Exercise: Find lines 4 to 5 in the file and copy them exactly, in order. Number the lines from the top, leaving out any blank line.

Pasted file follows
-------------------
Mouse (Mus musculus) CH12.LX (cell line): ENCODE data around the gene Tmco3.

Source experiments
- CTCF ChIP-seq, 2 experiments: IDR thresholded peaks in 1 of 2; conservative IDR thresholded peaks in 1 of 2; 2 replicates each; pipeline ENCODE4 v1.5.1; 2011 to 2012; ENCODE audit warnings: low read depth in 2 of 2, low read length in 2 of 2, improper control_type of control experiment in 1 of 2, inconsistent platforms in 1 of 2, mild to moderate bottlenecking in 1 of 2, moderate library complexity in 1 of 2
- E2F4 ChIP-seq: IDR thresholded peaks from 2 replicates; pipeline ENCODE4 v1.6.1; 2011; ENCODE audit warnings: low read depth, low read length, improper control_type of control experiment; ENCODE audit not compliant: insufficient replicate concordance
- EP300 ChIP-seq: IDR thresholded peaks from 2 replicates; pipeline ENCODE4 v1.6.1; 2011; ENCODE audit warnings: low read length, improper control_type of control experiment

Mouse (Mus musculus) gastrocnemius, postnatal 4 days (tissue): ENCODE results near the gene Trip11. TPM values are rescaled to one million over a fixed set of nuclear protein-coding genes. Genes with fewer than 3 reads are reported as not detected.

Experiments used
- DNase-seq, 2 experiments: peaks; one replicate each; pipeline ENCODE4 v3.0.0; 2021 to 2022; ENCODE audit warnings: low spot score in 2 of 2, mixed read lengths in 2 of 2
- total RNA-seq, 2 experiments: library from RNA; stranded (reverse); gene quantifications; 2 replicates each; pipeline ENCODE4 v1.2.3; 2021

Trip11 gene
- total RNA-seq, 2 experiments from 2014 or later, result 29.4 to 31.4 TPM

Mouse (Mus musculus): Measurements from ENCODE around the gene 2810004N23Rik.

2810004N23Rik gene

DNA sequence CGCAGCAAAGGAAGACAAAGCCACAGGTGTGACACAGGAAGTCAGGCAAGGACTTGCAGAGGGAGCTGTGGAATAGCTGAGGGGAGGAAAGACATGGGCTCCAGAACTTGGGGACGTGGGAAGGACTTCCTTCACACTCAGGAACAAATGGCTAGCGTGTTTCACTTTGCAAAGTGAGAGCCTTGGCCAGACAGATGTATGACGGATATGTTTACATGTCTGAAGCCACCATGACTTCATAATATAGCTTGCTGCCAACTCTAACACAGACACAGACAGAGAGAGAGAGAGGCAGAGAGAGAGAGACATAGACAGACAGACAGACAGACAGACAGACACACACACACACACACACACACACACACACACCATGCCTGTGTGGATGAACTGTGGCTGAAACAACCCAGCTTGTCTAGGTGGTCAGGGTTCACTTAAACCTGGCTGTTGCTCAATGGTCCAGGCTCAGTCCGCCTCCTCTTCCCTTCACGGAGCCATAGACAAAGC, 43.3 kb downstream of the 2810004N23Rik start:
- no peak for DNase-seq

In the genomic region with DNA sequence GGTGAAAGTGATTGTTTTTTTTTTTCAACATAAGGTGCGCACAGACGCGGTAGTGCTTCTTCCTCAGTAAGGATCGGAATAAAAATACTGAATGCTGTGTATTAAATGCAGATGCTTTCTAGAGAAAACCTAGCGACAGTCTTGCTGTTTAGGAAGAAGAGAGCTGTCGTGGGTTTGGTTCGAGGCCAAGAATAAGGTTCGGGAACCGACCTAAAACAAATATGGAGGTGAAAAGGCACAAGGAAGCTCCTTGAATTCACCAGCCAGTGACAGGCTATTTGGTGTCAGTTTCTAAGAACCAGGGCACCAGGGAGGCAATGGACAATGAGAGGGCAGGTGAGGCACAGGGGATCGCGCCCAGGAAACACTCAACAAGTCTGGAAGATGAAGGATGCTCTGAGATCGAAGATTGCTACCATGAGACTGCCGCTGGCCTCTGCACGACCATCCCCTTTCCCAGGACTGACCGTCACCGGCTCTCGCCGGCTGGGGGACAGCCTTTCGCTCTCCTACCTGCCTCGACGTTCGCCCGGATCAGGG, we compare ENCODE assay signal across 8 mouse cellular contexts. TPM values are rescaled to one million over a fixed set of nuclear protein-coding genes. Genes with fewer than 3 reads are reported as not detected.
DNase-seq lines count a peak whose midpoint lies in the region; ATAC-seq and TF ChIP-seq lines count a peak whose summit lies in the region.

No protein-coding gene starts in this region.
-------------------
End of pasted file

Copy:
- E2F4 ChIP-seq: IDR thresholded peaks from 2 replicates; pipeline ENCODE4 v1.6.1; 2011; ENCODE audit warnings: low read depth, low read length, improper control_type of control experiment; ENCODE audit not compliant: insufficient replicate concordance
- EP300 ChIP-seq: IDR thresholded peaks from 2 replicates; pipeline ENCODE4 v1.6.1; 2011; ENCODE audit warnings: low read length, improper control_type of control experiment